Sophia Purdy Moore, 20, Student (Bristol, UK)


Art by Zainab Floyd


My mixed heritage has afforded me purchase in two incredibly different worlds. Indeed, on some afternoons you can find me sipping Earl Grey with the landed gentry of the English countryside, uttering liberal platitudes regarding the latest distant ‘migration crisis’. Other times, I will be found getting my hair braided at an inner city Afro-Caribbean salon, swapping ital recipes while berating British imperialism. I regard this phenomenon as both a privilege and a burden, as it bears an often uncomfortably intimate understanding of the insidious, nuanced structural forms of privilege and prejudice at play in modern Britain’s multicultural society.

 As a young woman of colour in a predominantly white, middle-class home, friendship group and university, I am habitually typecast as the ‘authentic voice of the black experience’. In such cases, I am the only brown face in the room. With this in mind, I am regularly recruited as an ‘indigenous interpreter’ for white audiences, be this by my classmates and tutors, representative forums, or my friends and family.

 In such situations, I find myself thrust once more into a crisis of intellectual identity. It goes without saying that I relish the opportunity to represent minority voices, and to encourage the inclusion of a more diverse range of perspectives. My greatest struggle lies in portraying those I seek to represent in a way that communicates the gravity of their oppression, without undermining their influence and dignity. For while I am equipped to offer a certain degree of enlightenment, having experienced the more understated variety of racism practiced by the upper classes from an early age; religiously read every word written by bell hooks; and immersed myself in the intellectual and artistic endeavours of black folk, I possess limited unmediated knowledge of the ‘black experience’.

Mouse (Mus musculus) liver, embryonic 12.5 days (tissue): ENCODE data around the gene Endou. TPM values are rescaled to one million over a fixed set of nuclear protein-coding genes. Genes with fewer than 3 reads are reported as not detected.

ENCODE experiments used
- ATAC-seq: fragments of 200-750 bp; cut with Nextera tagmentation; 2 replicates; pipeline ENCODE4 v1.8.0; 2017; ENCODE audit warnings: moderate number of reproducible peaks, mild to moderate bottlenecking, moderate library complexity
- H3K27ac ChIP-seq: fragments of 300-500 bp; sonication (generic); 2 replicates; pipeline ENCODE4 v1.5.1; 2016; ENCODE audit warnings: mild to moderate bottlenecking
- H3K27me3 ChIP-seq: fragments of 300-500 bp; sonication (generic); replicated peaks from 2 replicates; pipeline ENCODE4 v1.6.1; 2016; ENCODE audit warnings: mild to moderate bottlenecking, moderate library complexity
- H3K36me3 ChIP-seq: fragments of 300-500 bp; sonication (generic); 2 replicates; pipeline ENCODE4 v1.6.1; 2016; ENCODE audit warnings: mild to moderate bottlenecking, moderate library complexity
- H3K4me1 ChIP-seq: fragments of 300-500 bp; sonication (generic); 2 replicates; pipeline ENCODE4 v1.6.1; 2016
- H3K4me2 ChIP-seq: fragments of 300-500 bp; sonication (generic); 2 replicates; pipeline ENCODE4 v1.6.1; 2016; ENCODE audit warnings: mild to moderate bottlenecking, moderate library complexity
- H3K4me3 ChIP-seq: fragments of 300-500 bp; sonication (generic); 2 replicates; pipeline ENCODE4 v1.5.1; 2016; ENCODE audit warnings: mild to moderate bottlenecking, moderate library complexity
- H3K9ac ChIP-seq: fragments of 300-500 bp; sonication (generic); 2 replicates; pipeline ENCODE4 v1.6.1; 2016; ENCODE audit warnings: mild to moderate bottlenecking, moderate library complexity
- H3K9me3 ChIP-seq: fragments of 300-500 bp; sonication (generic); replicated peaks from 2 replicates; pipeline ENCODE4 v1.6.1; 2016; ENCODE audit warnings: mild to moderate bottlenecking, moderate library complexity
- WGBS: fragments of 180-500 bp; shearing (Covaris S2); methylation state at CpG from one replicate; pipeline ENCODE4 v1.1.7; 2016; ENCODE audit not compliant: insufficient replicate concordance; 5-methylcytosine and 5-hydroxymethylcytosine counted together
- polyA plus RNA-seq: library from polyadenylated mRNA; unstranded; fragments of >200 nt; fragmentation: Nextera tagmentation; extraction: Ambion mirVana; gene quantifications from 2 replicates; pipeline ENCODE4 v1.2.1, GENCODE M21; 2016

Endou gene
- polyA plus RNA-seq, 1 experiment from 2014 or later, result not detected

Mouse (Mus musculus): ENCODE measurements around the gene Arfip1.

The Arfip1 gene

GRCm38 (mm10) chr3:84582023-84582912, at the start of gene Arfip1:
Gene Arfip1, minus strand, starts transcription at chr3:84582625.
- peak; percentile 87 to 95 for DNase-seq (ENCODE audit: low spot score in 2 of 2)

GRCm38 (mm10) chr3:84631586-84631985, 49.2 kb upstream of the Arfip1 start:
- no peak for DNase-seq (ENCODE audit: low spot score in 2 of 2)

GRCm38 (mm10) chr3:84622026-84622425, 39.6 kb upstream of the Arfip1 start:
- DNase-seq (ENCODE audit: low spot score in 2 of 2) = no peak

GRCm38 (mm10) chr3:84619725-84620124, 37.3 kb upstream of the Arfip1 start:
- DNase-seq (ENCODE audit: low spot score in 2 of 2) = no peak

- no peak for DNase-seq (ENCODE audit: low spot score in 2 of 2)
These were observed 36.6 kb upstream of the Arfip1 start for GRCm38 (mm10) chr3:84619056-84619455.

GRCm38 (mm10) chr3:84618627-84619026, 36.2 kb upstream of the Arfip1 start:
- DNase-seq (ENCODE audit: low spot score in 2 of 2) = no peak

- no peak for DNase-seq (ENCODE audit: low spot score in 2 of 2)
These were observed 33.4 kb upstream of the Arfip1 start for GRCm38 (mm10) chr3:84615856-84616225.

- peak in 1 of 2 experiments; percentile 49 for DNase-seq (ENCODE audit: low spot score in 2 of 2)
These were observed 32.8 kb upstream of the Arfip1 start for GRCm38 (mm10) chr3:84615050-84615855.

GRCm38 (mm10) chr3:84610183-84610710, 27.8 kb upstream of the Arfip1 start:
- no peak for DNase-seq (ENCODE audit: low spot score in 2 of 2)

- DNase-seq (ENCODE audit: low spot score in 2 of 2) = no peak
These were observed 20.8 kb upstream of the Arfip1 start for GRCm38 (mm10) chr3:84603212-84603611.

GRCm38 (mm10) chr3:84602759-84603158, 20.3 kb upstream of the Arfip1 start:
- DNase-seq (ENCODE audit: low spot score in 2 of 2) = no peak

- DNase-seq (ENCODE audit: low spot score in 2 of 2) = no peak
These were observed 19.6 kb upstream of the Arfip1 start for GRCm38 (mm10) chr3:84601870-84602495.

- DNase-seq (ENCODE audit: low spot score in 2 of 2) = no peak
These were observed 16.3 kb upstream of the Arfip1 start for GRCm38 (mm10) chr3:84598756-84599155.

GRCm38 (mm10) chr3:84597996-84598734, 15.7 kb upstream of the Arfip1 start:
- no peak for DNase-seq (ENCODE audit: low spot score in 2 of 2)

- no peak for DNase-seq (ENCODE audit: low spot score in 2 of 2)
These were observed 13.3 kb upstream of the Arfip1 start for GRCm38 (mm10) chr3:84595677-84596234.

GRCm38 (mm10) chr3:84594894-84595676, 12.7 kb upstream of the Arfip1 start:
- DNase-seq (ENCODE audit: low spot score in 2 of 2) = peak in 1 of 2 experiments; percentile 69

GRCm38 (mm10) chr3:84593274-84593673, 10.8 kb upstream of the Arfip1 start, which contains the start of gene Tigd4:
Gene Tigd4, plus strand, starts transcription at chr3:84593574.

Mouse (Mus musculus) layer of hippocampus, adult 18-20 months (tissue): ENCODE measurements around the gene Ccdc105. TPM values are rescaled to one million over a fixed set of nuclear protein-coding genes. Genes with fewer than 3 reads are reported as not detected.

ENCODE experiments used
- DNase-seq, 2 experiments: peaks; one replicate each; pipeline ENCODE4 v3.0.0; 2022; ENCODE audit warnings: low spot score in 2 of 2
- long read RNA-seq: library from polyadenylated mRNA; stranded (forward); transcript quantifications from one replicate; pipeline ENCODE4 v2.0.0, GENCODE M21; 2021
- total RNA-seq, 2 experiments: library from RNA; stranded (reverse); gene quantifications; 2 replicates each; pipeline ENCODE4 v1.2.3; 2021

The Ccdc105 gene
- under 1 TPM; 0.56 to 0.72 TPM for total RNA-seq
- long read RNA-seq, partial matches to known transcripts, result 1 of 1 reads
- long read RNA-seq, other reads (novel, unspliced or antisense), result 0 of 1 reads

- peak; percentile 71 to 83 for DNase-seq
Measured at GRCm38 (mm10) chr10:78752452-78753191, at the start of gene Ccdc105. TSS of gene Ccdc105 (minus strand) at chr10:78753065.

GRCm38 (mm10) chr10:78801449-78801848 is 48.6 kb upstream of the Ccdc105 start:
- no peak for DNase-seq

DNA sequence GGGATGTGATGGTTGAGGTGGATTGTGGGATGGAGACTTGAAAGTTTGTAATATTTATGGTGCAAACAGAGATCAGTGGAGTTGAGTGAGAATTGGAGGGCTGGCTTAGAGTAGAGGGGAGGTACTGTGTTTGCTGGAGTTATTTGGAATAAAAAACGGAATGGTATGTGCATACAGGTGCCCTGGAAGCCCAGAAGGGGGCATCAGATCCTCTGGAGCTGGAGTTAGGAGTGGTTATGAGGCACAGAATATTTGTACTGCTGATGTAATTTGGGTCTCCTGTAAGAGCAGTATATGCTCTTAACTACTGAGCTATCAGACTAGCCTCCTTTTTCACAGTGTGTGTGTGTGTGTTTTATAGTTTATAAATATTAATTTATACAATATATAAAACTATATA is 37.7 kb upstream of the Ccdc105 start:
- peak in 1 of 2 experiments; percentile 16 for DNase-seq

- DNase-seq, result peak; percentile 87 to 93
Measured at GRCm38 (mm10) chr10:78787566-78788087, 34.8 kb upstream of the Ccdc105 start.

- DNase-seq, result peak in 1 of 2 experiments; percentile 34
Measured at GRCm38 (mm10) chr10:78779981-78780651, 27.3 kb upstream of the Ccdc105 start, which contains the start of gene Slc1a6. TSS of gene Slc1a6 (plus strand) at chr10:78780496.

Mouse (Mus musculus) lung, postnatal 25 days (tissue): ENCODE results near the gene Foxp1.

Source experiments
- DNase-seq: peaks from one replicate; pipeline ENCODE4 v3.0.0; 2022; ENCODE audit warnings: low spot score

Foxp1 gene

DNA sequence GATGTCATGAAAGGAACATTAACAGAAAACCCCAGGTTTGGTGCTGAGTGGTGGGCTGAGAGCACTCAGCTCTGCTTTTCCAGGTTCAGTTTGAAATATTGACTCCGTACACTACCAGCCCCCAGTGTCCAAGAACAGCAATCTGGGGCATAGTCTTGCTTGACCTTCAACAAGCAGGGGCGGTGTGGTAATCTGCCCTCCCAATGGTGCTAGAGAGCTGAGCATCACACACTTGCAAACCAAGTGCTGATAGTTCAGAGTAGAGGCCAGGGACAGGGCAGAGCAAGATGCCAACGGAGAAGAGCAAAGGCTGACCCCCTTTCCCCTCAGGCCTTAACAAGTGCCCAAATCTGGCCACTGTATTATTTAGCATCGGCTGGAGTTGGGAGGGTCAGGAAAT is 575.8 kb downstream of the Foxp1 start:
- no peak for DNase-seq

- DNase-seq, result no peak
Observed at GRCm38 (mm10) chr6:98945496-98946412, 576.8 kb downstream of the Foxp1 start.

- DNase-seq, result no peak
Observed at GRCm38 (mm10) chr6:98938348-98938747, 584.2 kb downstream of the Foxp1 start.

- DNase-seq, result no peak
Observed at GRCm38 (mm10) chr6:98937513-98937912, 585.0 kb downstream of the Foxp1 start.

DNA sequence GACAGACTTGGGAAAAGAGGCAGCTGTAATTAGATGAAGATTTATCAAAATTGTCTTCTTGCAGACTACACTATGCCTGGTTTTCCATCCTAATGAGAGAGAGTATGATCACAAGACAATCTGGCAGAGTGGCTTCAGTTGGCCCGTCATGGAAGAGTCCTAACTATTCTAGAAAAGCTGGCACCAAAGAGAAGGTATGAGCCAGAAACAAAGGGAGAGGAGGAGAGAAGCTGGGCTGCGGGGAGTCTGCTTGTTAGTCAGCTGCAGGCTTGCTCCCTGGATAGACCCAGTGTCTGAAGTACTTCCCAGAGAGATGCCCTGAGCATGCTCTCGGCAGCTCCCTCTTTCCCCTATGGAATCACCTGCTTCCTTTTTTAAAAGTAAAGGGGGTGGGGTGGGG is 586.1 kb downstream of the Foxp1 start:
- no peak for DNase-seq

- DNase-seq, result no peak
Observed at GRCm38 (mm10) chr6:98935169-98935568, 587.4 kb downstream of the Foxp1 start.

This highlights my somewhat unique position as an isolated insider. While I am detached from the black community, I am licensed to observe from the sidelines, imparting an intimate understanding of the black experience. I also remain an outsider in the white dominated spaces I take up, yet am privy to the innermost workings of the upper echelons of society.

 In my silence, I hear missed opportunities to highlight, disrupt, and discredit the oppression of those I stand for. When I speak up, I am ever-fearful of providing a restricted vignette of that which I am supposed to know best. This leaves me wondering where my loyalties and identification lie.